WHO to Ship 250,000 Coronavirus Test Kits as Human-to-Human Cases Rise

The World Health Organization (WHO) is sending 250,000 coronavirus test kits to labs around the world as the number of cases from human-to-human transmission rises.

The test kits will be shipped on Tuesday from Germany to 70 labs globally to support an influx of test samples, Dr. Maria Van Kerkhove, the head of the Outbreak Investigation Task Force at Institut Pasteur’s Center for Global Health in Paris, told United Nations’ member states during a briefing on the virus on Tuesday.

Specialized laboratories in Africa, the United States, Europe, and Asia will get the kits to facilitate faster testing for the virus.

Tens of thousands of cases have been officially reported in China, though some health experts believe the true number of cases is higher. A number of deaths have been reported in China. There are 176 cases in 24 other countries, WHO said on Tuesday. One death occurred in the Philippines and another in Hong Kong.

WHO officials urged member states to take action, including submitting information and assisting the agency with combating the spread of the new coronavirus, which started in Wuhan in December 2019.

A patient waits as medical workers in protective suits prepare to collect a sample for nucleic acid tests at a hotel being used to place suspected virus patients in medical isolation in Wuhan in central China’s Hubei Province on Feb. 4, 2020. (Chinatopix via AP)

“We have a window of opportunity while 99 percent of the cases are in China,” WHO Director-General Tedros Adhanom Ghebreyesus told member states at the briefing. “There is a window of opportunity because of the strong measures China is taking at the epicenter, at the source, so let’s use this opportunity to prevent further spread and to control it.”

WHO said there are now 27 human-to-human coronavirus cases outside of China, across nine countries.

In Germany, 10 people were infected from a female work colleague who got the virus in Shanghai. Four people in Singapore contracted the illness either from a tour guide or at a health store while three people in Japan contracted the virus from a bus driver.

Vietnam had three cases of human-to-human transmission, the United States had two, and Thailand, France, and Malaysia each had one.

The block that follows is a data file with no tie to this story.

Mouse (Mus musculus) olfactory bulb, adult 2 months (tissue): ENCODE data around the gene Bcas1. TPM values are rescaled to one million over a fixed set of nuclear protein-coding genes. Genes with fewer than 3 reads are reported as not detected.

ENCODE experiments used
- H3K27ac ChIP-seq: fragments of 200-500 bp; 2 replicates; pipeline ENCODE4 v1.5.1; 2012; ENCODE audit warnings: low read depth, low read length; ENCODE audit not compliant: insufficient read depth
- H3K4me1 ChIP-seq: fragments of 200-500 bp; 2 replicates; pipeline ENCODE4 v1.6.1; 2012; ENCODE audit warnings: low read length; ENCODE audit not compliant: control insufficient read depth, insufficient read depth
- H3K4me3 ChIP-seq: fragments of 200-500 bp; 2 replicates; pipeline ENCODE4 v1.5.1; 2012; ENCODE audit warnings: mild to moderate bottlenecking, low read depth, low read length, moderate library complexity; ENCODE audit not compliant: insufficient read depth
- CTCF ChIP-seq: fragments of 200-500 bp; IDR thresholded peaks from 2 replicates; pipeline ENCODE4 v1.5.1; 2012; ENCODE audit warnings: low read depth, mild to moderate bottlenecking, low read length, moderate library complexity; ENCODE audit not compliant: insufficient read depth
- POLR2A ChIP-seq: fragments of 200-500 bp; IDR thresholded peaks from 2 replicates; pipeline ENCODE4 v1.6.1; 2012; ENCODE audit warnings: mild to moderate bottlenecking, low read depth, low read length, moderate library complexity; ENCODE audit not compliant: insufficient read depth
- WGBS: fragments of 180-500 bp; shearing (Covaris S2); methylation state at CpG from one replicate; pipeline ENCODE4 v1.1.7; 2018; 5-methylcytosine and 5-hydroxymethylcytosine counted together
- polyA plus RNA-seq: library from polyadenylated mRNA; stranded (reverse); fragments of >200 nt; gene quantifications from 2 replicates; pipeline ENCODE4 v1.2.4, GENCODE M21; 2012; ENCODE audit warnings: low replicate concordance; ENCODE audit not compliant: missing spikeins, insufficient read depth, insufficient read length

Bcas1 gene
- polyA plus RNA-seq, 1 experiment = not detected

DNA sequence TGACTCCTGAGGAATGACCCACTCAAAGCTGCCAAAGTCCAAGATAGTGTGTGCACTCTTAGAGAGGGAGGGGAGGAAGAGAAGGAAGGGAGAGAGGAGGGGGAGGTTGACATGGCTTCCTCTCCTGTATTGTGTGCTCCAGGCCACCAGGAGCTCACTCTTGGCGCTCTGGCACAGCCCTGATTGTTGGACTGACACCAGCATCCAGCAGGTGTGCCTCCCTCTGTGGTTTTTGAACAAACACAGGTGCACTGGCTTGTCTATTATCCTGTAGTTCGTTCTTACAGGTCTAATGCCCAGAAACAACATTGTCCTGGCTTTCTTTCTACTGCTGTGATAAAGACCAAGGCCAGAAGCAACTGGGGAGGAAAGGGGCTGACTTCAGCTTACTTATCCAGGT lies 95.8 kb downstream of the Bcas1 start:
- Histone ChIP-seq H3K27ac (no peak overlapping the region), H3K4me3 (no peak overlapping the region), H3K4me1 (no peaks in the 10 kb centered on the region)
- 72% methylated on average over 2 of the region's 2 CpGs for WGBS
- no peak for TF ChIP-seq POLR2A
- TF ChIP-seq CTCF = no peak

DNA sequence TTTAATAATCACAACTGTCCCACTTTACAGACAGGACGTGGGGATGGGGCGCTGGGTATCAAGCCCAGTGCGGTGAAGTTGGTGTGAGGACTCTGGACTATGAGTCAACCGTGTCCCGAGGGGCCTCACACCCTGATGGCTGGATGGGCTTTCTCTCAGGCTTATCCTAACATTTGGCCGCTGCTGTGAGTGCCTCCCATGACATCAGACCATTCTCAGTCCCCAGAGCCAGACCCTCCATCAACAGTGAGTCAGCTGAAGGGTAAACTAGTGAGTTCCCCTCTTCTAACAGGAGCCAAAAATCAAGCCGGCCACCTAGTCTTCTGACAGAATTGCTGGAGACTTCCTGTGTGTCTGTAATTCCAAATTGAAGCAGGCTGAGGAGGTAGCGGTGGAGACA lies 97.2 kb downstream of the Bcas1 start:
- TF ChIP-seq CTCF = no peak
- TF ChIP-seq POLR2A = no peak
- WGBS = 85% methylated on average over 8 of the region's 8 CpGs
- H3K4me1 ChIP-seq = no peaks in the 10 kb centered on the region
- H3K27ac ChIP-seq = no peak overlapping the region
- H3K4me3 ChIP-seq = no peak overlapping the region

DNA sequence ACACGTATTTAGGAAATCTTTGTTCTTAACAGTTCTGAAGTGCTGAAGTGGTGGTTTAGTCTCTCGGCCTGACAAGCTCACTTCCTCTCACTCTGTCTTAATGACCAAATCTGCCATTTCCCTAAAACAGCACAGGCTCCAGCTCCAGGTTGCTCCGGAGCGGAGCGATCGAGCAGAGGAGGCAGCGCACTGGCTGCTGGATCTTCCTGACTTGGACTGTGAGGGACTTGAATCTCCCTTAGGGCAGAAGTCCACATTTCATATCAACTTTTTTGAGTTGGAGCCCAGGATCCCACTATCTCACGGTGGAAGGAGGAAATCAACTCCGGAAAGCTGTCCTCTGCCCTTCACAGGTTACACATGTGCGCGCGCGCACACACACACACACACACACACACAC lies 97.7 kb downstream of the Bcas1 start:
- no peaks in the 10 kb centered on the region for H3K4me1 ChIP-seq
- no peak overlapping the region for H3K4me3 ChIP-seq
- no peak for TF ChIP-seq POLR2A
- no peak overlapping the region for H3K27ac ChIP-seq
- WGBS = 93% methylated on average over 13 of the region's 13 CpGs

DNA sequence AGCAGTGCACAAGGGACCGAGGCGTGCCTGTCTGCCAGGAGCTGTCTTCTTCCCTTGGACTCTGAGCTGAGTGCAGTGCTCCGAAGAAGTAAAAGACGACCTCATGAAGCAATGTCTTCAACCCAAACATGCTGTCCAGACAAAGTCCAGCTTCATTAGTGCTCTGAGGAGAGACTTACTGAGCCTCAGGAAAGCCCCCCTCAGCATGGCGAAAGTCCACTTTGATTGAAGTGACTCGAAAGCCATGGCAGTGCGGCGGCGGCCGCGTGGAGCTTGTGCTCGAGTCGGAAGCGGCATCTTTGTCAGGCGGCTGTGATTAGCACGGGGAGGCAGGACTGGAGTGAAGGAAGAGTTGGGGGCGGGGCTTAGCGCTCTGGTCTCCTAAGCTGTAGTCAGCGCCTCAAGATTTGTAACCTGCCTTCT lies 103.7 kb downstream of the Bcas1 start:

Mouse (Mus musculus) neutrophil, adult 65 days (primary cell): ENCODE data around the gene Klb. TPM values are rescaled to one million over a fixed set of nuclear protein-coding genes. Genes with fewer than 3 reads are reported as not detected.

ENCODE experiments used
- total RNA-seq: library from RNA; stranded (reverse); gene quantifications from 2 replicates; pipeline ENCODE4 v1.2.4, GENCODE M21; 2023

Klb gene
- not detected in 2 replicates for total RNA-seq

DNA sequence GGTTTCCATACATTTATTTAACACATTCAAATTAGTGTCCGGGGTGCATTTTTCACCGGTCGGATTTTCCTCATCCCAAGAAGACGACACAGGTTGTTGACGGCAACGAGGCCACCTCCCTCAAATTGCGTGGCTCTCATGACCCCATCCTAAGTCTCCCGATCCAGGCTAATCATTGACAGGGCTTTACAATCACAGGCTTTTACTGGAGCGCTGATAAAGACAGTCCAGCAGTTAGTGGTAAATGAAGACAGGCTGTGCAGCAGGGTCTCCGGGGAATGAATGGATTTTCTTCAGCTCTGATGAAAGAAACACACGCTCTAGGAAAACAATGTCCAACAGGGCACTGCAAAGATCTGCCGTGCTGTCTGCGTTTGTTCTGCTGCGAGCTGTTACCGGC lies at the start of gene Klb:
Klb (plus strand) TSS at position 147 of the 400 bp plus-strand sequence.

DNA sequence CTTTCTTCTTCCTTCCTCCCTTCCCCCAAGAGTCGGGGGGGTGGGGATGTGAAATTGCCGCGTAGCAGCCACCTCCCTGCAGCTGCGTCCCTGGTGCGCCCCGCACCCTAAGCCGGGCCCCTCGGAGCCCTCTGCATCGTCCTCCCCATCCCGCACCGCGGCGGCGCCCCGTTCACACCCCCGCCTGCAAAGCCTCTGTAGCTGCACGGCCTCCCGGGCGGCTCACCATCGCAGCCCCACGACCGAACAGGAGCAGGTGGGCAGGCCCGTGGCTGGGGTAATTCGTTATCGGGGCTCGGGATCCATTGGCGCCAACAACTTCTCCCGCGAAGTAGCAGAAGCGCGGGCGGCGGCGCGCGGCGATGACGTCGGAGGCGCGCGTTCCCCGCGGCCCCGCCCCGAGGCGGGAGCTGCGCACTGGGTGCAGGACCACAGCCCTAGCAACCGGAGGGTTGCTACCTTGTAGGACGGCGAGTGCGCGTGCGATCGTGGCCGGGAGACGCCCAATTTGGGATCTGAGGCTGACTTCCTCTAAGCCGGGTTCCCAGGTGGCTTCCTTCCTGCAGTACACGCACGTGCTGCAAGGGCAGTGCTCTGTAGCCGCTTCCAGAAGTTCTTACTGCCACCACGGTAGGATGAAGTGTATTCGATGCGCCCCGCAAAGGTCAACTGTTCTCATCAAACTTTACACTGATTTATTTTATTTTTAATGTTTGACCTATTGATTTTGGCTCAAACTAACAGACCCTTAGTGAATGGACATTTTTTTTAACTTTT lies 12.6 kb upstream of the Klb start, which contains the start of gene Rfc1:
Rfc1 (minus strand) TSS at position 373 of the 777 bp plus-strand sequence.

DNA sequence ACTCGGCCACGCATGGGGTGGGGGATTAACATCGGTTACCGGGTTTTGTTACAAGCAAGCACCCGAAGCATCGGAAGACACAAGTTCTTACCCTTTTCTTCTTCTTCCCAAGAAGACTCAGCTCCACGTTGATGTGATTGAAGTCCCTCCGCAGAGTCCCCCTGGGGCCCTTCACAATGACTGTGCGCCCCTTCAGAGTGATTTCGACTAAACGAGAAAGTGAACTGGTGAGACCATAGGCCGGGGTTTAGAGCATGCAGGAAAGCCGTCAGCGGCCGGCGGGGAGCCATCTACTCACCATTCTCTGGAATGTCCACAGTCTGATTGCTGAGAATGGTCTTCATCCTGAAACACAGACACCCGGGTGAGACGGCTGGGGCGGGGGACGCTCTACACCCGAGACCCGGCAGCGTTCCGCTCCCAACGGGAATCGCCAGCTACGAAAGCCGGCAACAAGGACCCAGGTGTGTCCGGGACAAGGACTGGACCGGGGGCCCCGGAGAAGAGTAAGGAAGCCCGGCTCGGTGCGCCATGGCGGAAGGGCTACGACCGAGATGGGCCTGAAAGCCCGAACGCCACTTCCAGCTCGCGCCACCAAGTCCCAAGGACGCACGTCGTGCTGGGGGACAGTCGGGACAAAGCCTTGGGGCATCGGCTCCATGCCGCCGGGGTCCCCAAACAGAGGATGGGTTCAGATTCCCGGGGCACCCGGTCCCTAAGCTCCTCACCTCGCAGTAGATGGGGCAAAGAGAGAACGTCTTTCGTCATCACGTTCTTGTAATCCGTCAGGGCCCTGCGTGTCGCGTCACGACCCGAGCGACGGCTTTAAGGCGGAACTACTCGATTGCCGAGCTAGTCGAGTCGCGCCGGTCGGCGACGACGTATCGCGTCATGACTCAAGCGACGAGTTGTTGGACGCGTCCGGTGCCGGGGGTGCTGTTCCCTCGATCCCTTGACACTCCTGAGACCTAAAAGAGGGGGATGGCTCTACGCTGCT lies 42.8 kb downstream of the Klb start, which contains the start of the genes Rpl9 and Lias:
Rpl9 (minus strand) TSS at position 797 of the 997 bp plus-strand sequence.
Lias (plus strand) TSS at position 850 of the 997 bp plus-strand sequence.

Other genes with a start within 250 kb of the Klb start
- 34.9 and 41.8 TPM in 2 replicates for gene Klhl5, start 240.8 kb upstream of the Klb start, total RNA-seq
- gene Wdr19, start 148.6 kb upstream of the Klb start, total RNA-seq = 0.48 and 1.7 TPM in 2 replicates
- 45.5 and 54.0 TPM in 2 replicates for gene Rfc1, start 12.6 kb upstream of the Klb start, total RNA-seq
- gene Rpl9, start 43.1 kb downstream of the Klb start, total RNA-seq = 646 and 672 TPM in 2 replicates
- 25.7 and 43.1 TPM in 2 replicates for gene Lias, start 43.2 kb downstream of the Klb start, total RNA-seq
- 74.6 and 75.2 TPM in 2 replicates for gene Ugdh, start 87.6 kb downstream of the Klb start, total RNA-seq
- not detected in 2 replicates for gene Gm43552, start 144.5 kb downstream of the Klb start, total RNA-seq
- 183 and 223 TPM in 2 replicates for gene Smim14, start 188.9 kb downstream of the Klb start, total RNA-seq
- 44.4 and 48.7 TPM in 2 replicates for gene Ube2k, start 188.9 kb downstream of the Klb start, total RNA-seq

The other cases were primarily driven by close contact with family members who had traveled to China.

Patients are experiencing symptoms including fever, coughing, shortness of breath, confusion, and headaches. Two to three percent of the patients are experiencing diarrhea. Severity of the illness ranges from mild to severe disease resulting in death.

Volunteers in protective suits disinfect a railway station as the country is hit by an outbreak of the new coronavirus, in Changsha, Hunan province, China, on Feb. 4, 2020. (cnsphoto via Reuters)

The true number of fatalities per sickness is “difficult to assess” because the denominator, or the real number of infections, is not known, according to WHO. Experts still have not confirmed the animal source of the coronavirus, which spreads through droplets and contact with infected people. The incubation period is estimated to be between one to 14 days, WHO said.

China’s representative at the briefing and Ghebreyesus both reiterated opposition to the travel restrictions that some countries have imposed to try to stop the spread of the disease. Ghebreyesus claimed that such restrictions were “inconsistent with international health regulations” and can increase fear and stigma with “little public health benefit.”

“We believe overreaction by adopting restriction, isolation, and blocking measures are not beneficial to international collaboration and such measures may lead to more complicated outcome and interference in prevention control efforts,” China’s representative added.

Dr. Nancy Messonnier, director of the U.S. Centers for Disease Control and Prevention’s National Center for Respiratory Diseases, told reporters on Monday that the United States imposed restrictions to try to stem the spread of the virus.

“I would say is this is an unprecedented situation and we have taken aggressive measures,” she said in a call with reporters, citing the number of deaths inside China, the first death outside of China, and the rising number of cases as well as data indicating that people who are asymptomatic, or not showing symptoms, or mildly symptomatic could be transmitting the disease.

“We made an aggressive decision in front of an unprecedented threat that action now would slow this down, and action now has the biggest potential to slow this thing down. And that’s what the theory is here,” she said.

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Author: Zachary Stieber

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